Doug: Yeah, you know, we have a century of Christians not being so influential in pop media and mass media, and I think we’re ready to get back into it now.

Mike: Well, Doug, this sounds really fascinating, and next time we’ll be discussing how your faith plays even a more important role in what you create. And until then, I’m Mike Smith.

Mike Smith: Doug TenNapel is with us again today. And Doug, you often explore the Christian faith in your work, especially your comic book work. Now, why is Christianity significant to you, and what kind of benefit does it bring to your storytelling?

Doug TenNapel: Well, Christianity is me. I mean, I am in Christ, so Christ is all to me. He is my point of view. He is who I’m trying to align myself with. And so it starts to benefit my storytelling. And in every story, the most significant point, is kind of this turn, where everything that was going one way is suddenly turned on its head, or destroyed and brought back into some other place. In my view, Christ is that turn in all of human history. So if you look back on the, where Jesus was kind of stuck in our world history, He is this amazing story. And so, when I’m drawing a comic book, and I’m at the end of that second act, about to go into the third act and finish up my story, where the character’s going to have this giant turn of events, it feels very Christian to me. No matter what happens in the story, the big turn, the big hinge of the story, is a very Christian level of drama in my view.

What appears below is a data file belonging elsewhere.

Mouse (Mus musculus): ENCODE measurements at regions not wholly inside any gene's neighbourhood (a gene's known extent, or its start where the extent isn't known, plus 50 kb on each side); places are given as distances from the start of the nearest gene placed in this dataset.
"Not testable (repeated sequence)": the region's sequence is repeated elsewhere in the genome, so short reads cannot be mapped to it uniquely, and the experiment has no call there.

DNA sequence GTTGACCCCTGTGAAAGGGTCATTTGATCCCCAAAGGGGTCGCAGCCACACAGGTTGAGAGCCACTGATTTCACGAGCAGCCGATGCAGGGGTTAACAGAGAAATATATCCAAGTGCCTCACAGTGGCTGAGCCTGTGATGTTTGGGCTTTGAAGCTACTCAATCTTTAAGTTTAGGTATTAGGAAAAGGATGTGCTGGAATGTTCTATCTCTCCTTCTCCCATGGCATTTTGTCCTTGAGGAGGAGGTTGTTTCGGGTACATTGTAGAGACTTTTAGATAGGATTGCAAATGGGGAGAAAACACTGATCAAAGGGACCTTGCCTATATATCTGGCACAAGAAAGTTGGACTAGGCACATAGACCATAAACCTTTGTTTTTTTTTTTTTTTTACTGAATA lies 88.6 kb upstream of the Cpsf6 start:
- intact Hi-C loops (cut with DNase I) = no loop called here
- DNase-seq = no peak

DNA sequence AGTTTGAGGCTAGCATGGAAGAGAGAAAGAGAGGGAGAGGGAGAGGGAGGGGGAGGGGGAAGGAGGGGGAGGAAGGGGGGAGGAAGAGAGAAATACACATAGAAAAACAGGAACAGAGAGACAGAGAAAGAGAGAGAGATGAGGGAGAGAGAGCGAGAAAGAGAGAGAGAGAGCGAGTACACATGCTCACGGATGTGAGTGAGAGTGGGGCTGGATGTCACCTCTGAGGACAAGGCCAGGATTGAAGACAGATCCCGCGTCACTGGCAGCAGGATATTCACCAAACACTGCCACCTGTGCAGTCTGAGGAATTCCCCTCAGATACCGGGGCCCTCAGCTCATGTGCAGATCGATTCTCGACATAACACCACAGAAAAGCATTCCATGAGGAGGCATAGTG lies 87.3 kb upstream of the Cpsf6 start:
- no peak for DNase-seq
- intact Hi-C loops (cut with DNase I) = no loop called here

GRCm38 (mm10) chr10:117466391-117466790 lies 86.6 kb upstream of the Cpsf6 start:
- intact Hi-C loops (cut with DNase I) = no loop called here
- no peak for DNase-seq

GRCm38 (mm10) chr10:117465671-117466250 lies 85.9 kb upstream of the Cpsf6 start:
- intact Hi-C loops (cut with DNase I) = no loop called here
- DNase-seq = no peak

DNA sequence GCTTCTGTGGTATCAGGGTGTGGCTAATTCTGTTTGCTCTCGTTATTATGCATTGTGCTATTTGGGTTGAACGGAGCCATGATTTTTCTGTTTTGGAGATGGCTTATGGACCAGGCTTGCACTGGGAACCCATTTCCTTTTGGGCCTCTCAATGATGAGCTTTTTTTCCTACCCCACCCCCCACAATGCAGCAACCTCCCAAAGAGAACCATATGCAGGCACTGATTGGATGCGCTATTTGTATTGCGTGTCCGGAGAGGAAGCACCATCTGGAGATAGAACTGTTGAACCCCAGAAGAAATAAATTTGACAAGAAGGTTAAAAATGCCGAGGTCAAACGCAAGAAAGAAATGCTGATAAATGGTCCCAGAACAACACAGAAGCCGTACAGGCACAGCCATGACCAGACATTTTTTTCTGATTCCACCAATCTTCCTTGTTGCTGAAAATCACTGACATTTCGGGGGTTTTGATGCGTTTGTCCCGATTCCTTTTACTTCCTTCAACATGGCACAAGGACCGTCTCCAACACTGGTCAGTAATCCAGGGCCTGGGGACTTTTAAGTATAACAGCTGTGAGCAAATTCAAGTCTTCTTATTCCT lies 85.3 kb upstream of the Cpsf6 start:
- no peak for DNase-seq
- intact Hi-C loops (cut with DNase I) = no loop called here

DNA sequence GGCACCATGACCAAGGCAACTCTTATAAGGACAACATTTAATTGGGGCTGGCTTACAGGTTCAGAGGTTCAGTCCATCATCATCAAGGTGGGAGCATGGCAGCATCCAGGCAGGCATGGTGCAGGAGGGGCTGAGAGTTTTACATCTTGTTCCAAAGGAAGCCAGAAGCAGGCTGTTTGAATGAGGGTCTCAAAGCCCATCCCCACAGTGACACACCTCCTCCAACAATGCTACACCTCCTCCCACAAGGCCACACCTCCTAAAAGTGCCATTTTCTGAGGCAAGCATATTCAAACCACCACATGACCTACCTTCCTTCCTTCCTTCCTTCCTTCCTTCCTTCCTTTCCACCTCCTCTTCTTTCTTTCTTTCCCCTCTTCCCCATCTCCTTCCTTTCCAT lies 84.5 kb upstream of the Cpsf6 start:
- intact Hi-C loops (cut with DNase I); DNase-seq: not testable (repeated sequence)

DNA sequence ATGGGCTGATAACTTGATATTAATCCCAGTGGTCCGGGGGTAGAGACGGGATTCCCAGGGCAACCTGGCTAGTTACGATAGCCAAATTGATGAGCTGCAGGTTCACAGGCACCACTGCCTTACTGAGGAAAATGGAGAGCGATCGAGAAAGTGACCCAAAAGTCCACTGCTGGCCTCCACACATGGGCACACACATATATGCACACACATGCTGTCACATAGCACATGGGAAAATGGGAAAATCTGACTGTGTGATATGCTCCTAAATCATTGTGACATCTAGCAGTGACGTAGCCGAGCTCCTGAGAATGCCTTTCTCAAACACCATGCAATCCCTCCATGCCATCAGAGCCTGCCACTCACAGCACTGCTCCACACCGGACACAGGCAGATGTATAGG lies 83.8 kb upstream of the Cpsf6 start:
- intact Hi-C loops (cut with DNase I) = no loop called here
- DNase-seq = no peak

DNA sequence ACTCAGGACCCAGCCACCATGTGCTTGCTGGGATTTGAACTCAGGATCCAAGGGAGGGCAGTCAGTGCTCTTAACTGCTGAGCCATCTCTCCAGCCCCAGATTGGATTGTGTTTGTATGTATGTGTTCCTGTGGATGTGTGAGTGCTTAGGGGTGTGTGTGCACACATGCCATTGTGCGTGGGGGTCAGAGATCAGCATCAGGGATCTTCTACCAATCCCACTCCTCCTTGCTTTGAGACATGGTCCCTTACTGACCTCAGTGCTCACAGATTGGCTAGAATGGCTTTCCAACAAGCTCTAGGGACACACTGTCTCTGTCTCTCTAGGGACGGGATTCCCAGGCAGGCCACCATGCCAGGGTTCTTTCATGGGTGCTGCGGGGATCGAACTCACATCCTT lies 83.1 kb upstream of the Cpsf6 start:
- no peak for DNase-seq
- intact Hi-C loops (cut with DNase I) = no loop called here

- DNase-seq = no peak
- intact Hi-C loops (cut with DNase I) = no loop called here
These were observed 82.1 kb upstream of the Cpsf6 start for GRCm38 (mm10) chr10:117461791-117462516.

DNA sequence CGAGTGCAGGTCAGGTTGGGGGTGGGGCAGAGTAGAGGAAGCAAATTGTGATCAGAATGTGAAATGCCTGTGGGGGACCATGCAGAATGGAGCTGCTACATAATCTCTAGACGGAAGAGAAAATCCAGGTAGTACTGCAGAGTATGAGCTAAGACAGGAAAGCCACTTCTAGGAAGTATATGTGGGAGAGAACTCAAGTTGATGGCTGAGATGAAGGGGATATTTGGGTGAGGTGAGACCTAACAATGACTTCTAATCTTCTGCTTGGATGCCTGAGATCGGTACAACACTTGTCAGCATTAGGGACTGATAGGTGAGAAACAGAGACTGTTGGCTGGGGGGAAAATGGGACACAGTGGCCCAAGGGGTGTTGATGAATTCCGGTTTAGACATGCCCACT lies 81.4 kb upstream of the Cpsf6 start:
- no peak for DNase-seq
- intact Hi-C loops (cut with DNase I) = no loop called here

Mike: Well Doug, I want to be honest with you. I find this very inspiring, and I believe our listeners will also. And until next time, I’m Mike Smith.

Mike Smith: Doug, you decided to homeschool your children, and what made it a good choice for your family?

Doug TenNapel: Well, you know we have four kids. And for probably about six years, we just really loved the freedom that homeschooling offers—we felt that we were raising individuals instead of programming them into a big giant bureaucratic group. And we got to really cater the teaching to each kid’s personality style. My kids were very academic. We might spend part of the day maybe more into science, so I would do a little bit of science. Or they’d want to go bb gun hunting, so we’d go bb gun hunting. My oldest daughter who is twelve is just a reading whiz. So it really let us cater the class to them.